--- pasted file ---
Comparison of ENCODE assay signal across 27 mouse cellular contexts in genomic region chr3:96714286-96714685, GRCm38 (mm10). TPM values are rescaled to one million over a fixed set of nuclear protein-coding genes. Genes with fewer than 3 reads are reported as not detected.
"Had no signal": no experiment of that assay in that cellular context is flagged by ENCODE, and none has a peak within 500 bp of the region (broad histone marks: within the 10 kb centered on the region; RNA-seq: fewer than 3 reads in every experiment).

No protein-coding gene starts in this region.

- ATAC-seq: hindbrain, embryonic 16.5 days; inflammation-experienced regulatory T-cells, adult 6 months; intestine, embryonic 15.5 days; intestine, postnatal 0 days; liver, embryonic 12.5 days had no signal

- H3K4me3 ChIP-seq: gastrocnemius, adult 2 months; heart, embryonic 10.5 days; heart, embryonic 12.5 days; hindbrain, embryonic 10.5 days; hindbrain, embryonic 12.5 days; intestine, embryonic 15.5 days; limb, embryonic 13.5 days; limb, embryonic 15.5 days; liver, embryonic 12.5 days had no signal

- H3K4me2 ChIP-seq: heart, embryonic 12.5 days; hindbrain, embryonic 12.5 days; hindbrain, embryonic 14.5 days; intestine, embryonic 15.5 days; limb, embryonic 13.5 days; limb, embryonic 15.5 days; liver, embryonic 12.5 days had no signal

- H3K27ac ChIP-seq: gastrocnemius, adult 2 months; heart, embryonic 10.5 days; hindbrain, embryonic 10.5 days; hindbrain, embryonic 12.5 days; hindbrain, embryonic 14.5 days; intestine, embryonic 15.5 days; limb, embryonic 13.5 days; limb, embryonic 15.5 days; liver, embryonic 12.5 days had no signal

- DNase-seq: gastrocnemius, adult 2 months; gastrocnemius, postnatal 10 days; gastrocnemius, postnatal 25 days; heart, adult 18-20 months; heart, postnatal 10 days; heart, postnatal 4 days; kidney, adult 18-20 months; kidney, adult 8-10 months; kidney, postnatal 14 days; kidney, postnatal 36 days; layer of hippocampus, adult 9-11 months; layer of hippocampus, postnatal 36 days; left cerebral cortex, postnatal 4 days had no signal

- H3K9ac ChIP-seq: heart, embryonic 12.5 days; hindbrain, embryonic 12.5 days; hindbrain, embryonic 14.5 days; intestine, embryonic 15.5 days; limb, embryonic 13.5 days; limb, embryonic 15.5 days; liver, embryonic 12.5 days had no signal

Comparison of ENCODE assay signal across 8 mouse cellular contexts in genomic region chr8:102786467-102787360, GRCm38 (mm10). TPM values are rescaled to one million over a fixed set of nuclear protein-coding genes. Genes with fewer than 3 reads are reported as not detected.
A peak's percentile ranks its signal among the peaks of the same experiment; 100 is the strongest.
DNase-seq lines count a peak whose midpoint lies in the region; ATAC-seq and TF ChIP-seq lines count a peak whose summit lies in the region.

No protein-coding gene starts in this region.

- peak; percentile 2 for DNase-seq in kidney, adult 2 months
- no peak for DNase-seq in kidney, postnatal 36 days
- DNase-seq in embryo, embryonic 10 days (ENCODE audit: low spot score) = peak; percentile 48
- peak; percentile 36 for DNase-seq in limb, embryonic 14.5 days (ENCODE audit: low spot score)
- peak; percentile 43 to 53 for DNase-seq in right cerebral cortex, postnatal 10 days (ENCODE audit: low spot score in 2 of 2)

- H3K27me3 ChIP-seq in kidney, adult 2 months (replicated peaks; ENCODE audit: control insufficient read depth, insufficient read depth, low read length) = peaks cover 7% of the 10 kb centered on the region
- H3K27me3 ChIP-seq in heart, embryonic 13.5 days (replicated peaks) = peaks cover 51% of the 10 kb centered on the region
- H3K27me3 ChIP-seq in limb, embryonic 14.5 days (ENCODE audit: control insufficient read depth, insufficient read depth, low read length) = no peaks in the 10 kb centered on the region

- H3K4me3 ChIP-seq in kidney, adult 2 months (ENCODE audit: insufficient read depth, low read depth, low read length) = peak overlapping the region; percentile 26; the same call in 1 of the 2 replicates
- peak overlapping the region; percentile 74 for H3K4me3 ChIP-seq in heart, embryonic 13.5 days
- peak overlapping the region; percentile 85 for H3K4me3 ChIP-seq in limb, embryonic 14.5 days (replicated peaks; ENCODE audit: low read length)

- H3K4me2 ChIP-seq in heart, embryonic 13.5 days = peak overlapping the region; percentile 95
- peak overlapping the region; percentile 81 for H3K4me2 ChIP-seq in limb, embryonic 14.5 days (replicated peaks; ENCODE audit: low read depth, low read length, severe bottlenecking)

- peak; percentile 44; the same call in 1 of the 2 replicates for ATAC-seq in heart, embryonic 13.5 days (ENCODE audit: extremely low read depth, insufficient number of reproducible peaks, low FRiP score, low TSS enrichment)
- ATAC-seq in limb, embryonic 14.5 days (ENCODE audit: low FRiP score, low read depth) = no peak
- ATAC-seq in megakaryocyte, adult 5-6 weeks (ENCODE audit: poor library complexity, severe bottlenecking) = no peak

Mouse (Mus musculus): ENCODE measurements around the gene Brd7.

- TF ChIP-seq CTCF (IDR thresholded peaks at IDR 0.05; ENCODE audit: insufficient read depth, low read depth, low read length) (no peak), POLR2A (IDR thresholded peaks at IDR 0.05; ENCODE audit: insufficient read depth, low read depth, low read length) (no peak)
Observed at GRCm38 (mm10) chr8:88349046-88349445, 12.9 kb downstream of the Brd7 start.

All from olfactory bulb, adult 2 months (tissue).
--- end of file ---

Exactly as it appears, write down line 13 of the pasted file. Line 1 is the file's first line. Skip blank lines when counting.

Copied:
No protein-coding gene starts in this region.